American consumers yet to feel full pain of trade war

For US consumers, prices have already risen on some products that the administration targeted for tariffs this year - most notably, washing machines, which were subjected to steep tariffs in January.
For US consumers, prices have already risen on some products that the administration targeted for tariffs this year - most notably, washing machines, which were subjected to steep tariffs in January.PHOTO: REUTERS

But tariffs likely to bite next year as popular China-made items grow more expensive

WASHINGTON • The Trump administration seems confident that US consumers will not feel pain from its escalating trade war with China.

But a pain-free trade war with China is nearly impossible. For US consumers, prices have already risen on some products that the administration targeted for tariffs this year - most notably, washing machines, which were subjected to steep tariffs in January.

The administration has thus far devised such tariffs to minimise sticker shock on retail store shelves for US consumers. The list of imports set to be "tariffed", as President Donald Trump proclaimed on Monday, still does not include T-shirts, smartphones or many other popular products that US stores import from China.

The US$200 billion (S$274 billion) list unveiled on Monday will start with a tax of 10 per cent and rise to 25 per cent in the new year, a move that should mute the effect of this round of tariffs on holiday shoppers.

Next year though, those products will almost certainly grow noticeably more expensive.

China has already vowed to retaliate, raising the possibility Mr Trump will announce, as soon as this week, that he plans to impose tariffs on another US$267 billion worth of Chinese imports - basically, everything Americans buy from their largest trading partner.

"China has been taking advantage of the United States for a long time, and that's not happening any more," Mr Trump said at a news conference on Tuesday. "We can't let that happen."

Tariffs are ultimately a tax on businesses and consumers, and with each new round, the administration is bringing them closer to home for the typical American.

Tariffs on thousands of products are "death by a thousand cuts", said Mr David French, senior vice-president for government relations for the National Retail Federation, which opposes the administration's approach. "In the aggregate, household budgets will feel the impact."

 
 

In June, the Trump administration said talks to change China's trade behaviour - which had spanned decades - were going nowhere and announced duties on US$50 billion worth of Chinese imports. The first round was intended to minimise pain on US consumers: Chinese aircraft engine parts, bulldozers, ball bearings, motorcycles, and industrial and agricultural machinery were among the products targeted initially.

China hit back with tariffs of its own on US$50 billion worth of US products and focused on the agriculture sector - punishing industries whose workers largely supported Mr Trump.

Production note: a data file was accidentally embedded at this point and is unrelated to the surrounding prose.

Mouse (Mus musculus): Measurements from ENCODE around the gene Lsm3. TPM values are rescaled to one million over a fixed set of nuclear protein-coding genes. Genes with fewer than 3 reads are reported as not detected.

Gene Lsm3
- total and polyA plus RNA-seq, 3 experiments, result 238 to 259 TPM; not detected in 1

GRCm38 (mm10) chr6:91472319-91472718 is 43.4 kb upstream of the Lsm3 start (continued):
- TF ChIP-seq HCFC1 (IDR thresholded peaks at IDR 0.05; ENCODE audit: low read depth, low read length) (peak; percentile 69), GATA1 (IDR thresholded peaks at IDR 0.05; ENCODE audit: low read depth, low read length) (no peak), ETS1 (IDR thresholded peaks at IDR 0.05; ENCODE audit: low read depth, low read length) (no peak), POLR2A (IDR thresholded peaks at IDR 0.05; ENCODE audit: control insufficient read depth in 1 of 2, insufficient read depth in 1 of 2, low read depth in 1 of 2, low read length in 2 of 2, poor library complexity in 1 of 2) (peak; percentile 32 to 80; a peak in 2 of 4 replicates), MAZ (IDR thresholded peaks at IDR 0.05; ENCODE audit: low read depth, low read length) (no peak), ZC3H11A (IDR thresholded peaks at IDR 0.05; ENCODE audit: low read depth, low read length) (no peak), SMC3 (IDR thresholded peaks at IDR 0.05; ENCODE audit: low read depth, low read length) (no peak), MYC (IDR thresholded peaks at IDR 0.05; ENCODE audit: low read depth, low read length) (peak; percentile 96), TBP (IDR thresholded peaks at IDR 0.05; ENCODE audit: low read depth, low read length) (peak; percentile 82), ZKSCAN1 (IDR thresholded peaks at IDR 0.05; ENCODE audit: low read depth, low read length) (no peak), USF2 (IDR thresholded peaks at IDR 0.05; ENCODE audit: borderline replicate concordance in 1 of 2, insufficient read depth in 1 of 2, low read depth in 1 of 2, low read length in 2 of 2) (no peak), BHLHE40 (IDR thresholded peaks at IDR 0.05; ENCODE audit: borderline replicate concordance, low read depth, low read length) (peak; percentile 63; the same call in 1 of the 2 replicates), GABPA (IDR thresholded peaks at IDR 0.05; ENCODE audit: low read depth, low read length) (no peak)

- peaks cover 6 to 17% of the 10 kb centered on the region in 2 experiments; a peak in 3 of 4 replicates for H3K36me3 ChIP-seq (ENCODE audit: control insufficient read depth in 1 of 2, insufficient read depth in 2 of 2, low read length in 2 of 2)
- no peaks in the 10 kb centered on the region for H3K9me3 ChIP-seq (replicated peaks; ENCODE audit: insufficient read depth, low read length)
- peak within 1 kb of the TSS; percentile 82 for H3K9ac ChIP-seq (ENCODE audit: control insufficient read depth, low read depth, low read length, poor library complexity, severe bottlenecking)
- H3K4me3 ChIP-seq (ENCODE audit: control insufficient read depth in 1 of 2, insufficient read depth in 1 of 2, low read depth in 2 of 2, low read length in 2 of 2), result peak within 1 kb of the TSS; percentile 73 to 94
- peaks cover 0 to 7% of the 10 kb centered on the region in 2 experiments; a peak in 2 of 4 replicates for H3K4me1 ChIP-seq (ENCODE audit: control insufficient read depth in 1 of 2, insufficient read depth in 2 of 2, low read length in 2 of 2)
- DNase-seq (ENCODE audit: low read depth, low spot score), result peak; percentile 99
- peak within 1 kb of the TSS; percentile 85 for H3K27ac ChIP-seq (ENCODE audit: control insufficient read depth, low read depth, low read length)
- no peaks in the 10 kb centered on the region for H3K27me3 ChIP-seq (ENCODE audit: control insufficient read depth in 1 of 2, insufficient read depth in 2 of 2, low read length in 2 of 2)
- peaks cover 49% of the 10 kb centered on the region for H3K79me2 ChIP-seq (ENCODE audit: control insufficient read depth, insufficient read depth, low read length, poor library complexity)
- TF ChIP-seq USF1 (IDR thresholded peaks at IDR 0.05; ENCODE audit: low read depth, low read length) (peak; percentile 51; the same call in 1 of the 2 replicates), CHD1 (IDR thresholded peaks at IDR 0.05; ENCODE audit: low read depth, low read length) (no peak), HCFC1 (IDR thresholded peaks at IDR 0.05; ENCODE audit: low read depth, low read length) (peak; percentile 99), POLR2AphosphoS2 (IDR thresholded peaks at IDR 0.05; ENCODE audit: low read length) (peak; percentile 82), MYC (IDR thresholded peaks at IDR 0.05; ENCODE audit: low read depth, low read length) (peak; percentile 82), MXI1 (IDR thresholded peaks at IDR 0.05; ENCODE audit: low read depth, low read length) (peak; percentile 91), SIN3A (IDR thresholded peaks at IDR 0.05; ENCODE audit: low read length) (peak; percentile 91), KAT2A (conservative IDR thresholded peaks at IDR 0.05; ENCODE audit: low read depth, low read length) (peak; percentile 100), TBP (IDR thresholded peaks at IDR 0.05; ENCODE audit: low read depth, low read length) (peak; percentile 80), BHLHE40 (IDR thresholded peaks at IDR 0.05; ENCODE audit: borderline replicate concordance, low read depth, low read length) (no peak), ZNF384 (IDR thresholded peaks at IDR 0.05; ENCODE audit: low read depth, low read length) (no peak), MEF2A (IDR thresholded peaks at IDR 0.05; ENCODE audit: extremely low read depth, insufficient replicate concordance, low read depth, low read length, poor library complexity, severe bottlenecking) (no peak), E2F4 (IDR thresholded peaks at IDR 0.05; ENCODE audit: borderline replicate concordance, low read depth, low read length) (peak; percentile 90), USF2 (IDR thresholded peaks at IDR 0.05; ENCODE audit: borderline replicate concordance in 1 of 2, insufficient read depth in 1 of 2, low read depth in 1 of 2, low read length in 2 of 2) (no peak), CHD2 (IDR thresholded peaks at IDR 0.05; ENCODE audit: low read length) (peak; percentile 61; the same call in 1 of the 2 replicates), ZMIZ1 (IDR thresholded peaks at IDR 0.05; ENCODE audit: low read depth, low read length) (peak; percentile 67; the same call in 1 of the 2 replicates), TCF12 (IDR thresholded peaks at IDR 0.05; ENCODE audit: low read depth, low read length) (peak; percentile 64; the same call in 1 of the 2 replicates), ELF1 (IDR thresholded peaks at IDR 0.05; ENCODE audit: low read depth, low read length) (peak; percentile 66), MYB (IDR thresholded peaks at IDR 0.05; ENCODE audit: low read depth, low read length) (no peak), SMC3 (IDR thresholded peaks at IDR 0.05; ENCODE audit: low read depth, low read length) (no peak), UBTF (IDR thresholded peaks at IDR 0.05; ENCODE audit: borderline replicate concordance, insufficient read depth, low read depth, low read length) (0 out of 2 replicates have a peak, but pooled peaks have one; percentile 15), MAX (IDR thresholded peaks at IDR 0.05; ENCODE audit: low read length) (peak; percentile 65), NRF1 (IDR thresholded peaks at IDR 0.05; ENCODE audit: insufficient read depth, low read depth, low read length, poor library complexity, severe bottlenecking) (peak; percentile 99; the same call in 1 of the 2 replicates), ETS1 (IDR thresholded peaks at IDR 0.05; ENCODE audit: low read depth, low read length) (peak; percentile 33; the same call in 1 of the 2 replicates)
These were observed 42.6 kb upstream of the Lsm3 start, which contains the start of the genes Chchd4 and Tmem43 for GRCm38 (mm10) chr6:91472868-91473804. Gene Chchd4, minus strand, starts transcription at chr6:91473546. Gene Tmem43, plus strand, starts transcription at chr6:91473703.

Things have gone downhill from there. Mr Trump said he would impose tariffs on US$200 billion worth of Chinese products, including consumer items such as food, tools, housewares and some, but not all, electronics.

The initial effect of the new US$200 billion round of tariffs will be felt just ahead of the holiday shopping season in the US.

Higher prices for imported materials such as cotton, nylon, polyester and yarn mean that clothing companies will have to pass additional costs on to consumers.

Then there are accessories. The tariffs will apply to imported purses, golf bags, ski gloves and mittens.

Retailers are not sure how fast the price increases will make their way to store shelves, but they are bracing themselves for the worst.

Mr French, of the retail federation, said many buyers are more likely to see big price effects next year than during the holidays.

Food could be an exception, and consumers could start to see higher prices in grocery aisles. A wide variety of fish, as well as nuts, fruit, vegetables, rice and cereal did not escape the tariffs.

Mr Trump is not done punishing China and has threatened to tax another US$267 billion worth of goods if China retaliates against the US - which would mean America taxes nearly everything that enters from China.

On Tuesday, China said it would impose tariffs of its own on an additional US$60 billion of US goods.

Businesses are bracing themselves for an unending trade fight. They are not exactly sure how it will affect prices, but they do not believe it will be helpful.

"In some cases, you're not going to see those costs absorbed, and they're going to get passed on. In some cases, we're going to absorb it where we can," the chief executive of Macy's, Mr Jeff Gennette, told CNBC this week. "We're going to see how the customer votes on this."

Tariffs tend to increase consumer prices, but analysts say the increase in prices from Mr Trump's tariffs is likely to be small, at least for now.

Analysts also expect a small reduction in economic growth.

Economists at JPMorgan Chase estimated economic output would fall by about 0.1 percentage point.

NYTIMES

 
A version of this article appeared in the print edition of The Straits Times on September 20, 2018, with the headline 'American consumers yet to feel full pain of trade war'. Print Edition | Subscribe